“Hey, Miles. How are things?” Marti called as he approached. Miles had been a good friend to Marti’s older brother when he had still been alive. He could be trusted.
“Marti! Long time no see. How are things in the training barracks? Do they work you hard?”
“Don’t suppose it’s changed much since you were there.”
“Oh, that bad then,” Miles shook his head with a grin, whilst lighting his roll up. “You wait until you’re out in the real world, lad, then you’ll know about hard work.”
“Sure, this looks like a real rough deal to me.” Marti said with a smile. “ Has it been a quiet night then? Anyone coming or going?” Marti tried to keep his tone casual, but Miles wasn’t fooled.
“What are you fishing for, lad? You up to something?” He peered at Marti with a threatening look that they both knew was all fake.
“Actually, I’m looking for Karayana. She hasn’t been through has she?”
Miles laughed, “She’s only just home, Mart. I don’t think she’ll be going again just yet. Has she stood you up? Is that what it is?”
Marti sighed, “No.” He raised his hands in the air and looked resignedly at Miles.
“I’m just looking for her, that’s all.”
Miles nodded his head sagely, “Ok. But you be careful, lad. Don’t let that heart of yours rule your head.”
Marti set off back through the front gates.
“Hey, Mart.” Miles called after him.
“If I see her, I’ll say you’re looking.”
Marti waved and turned back towards his barracks. There didn’t seem much point in searching any more in the dark. He’d have to hope that Mona had had more luck.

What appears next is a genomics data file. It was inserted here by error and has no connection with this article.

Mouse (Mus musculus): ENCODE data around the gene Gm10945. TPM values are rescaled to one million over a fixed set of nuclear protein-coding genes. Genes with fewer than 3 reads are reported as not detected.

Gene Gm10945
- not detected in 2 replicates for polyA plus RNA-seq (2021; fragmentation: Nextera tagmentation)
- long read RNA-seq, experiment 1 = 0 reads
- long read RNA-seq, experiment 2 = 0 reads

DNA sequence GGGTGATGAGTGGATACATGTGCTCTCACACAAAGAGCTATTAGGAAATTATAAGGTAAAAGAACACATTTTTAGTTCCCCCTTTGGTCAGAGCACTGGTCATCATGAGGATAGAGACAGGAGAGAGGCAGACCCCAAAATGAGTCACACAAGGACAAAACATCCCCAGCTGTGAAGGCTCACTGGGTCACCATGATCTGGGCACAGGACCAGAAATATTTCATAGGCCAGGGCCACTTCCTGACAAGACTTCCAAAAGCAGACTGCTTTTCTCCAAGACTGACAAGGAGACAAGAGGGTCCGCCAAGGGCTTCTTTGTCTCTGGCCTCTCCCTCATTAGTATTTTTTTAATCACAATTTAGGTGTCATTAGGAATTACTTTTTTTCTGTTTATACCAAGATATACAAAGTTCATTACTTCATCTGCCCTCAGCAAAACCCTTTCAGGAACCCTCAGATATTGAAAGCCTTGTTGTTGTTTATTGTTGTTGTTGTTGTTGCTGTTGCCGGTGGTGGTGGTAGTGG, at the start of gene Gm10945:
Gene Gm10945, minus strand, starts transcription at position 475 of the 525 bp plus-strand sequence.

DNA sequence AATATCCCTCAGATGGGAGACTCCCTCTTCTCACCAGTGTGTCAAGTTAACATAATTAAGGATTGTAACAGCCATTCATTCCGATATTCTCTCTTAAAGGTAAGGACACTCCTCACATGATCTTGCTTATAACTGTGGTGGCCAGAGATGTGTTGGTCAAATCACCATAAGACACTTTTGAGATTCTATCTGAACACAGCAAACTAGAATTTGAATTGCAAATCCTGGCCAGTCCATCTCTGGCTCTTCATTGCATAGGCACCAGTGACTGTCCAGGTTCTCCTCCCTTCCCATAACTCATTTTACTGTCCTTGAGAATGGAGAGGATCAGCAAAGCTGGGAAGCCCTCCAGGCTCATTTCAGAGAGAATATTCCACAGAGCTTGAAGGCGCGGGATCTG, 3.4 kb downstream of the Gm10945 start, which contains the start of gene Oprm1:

He entered the barrack gates to a mass of men and horses.
“Marti, there you are. Back on duty, now.”
“Sir.” He saluted in surprise and set off back to his rooms to retrieve his uniform. His room mate, Brett, was pulling on his sword belt as he opened the door.
“What’s going on?” he asked hurriedly, donning his riding boots.
“Your friend Karayana’s done a runner again. We have to go find her,” Brett said, scowling. “When we do find her, see if you can persuade her to stay put this time, mate. I had a great date lined up tonight.”
Marti said nothing, his mind working frantically.
“See you out front,” Brett called as he left.
“Yep. Two minutes.”
Why hadn’t she waited? Where had she gone? Suddenly Marti knew. He pulled off his riding boots and changed them for a lighter walking boot. He pulled on his arrow pouch and bow, belted on his best sword and swung his green cloak over the lot. Snatching up a bag, he stalked off to the kitchens. No one was about and he managed to procure some basic rations to last a few days at least. Now for the hardest part. Slipping past his comrades would not be easy. The moon was bright tonight, almost full, and he had to cross the courtyard to get out of the barracks. He worked his way through rooms, glancing out of windows, collecting information on how many groups there were. Near the gate, one group of foot soldiers were making ready to leave. Quickly, he slipped out of the nearest door and ran to the back of the troop, neatly stepping into line. The soldier next to him gave him a strange look, but Marti smiled and shrugged and then looked pointedly ahead. At least step one had been easy.
<<< Chapter 1 Chapter 3 >>>